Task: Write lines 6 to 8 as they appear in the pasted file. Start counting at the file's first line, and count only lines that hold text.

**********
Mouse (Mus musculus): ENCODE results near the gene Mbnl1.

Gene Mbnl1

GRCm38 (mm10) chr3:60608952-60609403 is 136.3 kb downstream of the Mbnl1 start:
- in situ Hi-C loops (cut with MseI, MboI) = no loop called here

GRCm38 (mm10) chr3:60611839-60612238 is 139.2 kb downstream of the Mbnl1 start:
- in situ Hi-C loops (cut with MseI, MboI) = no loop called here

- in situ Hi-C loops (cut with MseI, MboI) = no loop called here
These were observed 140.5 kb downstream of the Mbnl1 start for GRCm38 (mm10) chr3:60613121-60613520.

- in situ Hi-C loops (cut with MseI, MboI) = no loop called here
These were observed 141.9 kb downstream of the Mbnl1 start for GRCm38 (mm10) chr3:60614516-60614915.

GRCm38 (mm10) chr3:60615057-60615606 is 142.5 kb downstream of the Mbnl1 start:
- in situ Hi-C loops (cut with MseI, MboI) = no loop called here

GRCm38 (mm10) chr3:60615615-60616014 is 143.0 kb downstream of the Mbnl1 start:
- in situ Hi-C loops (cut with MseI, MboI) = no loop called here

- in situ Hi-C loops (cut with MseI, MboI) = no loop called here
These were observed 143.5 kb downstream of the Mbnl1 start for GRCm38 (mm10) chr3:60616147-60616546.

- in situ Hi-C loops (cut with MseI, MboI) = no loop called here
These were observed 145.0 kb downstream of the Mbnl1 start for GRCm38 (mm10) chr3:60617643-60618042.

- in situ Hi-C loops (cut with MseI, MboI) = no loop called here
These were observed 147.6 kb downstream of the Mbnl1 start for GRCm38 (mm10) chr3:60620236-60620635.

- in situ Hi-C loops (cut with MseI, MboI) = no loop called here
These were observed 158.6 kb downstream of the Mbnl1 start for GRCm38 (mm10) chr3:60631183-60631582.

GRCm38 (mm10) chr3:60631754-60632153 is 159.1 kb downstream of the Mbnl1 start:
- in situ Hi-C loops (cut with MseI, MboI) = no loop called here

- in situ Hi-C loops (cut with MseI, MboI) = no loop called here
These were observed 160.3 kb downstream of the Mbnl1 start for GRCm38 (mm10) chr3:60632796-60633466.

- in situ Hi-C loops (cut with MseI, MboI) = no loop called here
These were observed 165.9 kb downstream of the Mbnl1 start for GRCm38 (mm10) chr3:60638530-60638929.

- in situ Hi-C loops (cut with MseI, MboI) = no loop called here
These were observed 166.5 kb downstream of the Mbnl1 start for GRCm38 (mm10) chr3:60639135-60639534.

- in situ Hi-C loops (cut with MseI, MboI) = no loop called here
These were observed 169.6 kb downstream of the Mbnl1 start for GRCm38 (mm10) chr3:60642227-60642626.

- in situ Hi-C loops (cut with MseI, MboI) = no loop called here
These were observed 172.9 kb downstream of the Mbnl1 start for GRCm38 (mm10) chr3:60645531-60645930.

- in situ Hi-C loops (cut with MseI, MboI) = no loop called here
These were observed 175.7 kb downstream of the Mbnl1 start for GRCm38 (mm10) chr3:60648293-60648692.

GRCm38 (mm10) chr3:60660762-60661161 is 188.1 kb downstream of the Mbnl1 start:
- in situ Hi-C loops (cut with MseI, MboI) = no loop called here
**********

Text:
- in situ Hi-C loops (cut with MseI, MboI) = no loop called here

- in situ Hi-C loops (cut with MseI, MboI) = no loop called here
These were observed 140.5 kb downstream of the Mbnl1 start for GRCm38 (mm10) chr3:60613121-60613520.